Another barrier is healthcare recruitment. The UK currently benefits from recruitment of nurses from overseas, for example from Kenya. Taking trained healthcare professionals to fill shortfalls here saves the UK around £50,000 to £60,000 per person in training costs. However, this relationship depletes the healthcare capacity of their home countries and we need to find ways to give back to these countries in a way that equally benefits them. We could, for example, be upskilling clinical services overseas through education, training and capacity building.

By upgrading cancer services overseas, our economy can also benefit through becoming a provider of training, medicines and equipment like mammography machines. Building diagnostic and treatment capacities in other countries through international partnerships is, at the same time, building a future market for life sciences exports and health technologies developed here. Also, if workforces overseas are scaled up and improved, UK-based companies have more opportunities for placing sites in these areas and scaling up production.

Here in Manchester, there are numerous international collaborations committed to improving cancer outcomes here in the UK and internationally.

Leading by example: A collaboration with Kenya

Here in Manchester, there are numerous international collaborations committed to improving cancer outcomes here in the UK and internationally. The Manchester Cancer Research Centre’s partnership with The Kenya UK Healthcare Alliance and the Kenyatta University Teaching, Referral and Research Hospital (KUTRRH) is working to improve clinical services for cancer in Kenya by using the ‘hub and spoke’ model developed by The Christie and local cancer services across Greater Manchester. This model enables a centre of excellence (the hospital), to support treatment in a number of other healthcare settings, ensuring the same high treatment standards for individuals across a large geographical area, no matter where they are treated.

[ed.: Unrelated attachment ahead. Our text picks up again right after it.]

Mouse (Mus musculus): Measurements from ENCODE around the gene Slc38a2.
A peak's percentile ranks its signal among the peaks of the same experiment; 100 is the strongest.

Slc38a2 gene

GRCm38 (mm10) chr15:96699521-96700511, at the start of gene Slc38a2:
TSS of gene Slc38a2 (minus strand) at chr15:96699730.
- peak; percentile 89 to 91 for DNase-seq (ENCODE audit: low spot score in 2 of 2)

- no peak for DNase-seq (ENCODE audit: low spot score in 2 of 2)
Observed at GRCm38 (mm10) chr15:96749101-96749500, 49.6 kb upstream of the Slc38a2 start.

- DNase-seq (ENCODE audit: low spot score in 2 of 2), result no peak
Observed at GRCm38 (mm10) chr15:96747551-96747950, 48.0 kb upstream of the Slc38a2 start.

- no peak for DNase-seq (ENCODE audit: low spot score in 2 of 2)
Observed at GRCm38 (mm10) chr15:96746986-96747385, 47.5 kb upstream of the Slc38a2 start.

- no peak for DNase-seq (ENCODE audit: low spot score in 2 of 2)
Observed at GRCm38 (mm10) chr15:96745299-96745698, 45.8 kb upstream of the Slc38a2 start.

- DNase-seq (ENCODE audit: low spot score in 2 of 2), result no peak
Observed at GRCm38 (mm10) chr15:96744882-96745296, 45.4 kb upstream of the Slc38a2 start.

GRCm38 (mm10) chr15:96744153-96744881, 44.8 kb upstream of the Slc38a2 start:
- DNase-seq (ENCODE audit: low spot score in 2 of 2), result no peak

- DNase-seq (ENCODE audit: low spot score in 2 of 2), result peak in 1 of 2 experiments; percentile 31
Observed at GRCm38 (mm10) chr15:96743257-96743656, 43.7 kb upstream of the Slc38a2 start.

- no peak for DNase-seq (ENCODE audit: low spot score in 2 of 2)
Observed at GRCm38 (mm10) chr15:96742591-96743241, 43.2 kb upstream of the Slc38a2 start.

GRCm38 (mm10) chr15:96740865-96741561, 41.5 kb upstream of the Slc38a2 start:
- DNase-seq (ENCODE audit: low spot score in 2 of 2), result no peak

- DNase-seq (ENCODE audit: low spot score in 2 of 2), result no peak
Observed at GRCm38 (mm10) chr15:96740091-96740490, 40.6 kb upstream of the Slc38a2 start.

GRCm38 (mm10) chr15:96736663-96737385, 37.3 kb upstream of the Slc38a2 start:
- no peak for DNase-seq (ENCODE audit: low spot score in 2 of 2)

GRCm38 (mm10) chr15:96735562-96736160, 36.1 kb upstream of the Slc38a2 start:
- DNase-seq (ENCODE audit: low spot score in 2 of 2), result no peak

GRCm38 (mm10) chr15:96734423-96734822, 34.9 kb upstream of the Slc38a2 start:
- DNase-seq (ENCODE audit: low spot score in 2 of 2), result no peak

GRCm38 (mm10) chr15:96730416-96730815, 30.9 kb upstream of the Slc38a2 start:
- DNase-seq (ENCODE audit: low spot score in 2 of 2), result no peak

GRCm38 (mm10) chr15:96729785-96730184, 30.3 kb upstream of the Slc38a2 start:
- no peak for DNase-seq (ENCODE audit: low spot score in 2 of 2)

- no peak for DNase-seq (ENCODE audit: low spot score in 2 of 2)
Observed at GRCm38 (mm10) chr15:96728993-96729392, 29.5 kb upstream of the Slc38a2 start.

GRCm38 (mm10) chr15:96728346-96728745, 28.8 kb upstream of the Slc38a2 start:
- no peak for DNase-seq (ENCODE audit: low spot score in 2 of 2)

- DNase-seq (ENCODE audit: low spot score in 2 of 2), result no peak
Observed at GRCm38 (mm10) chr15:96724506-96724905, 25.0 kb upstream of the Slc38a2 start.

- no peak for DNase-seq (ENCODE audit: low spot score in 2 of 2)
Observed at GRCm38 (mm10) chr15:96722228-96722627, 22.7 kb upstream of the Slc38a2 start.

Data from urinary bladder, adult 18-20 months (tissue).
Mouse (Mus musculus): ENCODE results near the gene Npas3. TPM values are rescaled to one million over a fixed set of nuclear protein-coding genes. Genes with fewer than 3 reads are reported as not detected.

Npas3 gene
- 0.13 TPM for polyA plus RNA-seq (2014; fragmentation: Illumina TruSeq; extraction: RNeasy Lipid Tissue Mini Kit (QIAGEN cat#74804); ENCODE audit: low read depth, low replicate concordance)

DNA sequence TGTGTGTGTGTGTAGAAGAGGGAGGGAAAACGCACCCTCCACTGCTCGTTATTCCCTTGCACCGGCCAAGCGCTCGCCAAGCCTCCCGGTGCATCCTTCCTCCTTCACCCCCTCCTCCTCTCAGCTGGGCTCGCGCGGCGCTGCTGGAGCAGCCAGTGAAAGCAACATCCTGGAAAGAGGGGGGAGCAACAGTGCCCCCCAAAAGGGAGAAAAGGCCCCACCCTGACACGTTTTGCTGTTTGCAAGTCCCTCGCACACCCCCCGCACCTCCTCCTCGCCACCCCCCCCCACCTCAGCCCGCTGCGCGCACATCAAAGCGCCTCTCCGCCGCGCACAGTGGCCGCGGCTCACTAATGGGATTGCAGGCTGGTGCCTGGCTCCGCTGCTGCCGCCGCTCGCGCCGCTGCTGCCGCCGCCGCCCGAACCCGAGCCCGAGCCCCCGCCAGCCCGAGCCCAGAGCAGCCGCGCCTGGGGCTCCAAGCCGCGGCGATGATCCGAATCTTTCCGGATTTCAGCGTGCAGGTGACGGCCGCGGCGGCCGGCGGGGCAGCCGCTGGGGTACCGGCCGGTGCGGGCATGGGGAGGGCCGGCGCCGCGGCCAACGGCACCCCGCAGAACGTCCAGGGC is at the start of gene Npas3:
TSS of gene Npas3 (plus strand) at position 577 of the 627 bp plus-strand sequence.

Another area of international collaboration focuses on work to understand genetic factors in certain cancers. In Kenya, researchers affiliated to our international collaboration collected samples from prostate cancers in order to sequence Kenyan cancer genomes and understand genetic and environmental drivers of the disease in the country. As a result, we have been able to improve treatment pathways for prostate cancers for patients by taking the genetic differences of Kenyan cancers into account. This is a clear example of our move towards precision oncology for all.

We must not neglect the mutual benefit and economic growth that international research collaborations can bring to both countries involved.

Policy leadership for international success

The practical issues facing international collaborations require national leadership to cut through the complexities of the issues. Steps that could be taken include:

  1. New pre-approval ethics arrangements. For example, the Manchester Cancer Research Centre negotiated an ‘umbrella’ ethics agreement on the use of patient data with Manchester University NHS Foundation Trust. This granted a provisional pre-approval, based on the research organisation satisfying certain conditions about use and safeguarding of data. UK Research and Innovation is a national body well-placed to lead a work programme exploring the possibility of similar pre-approval ethics arrangements for international collaborations – subject to an agreed set of minimum ethics and data standards.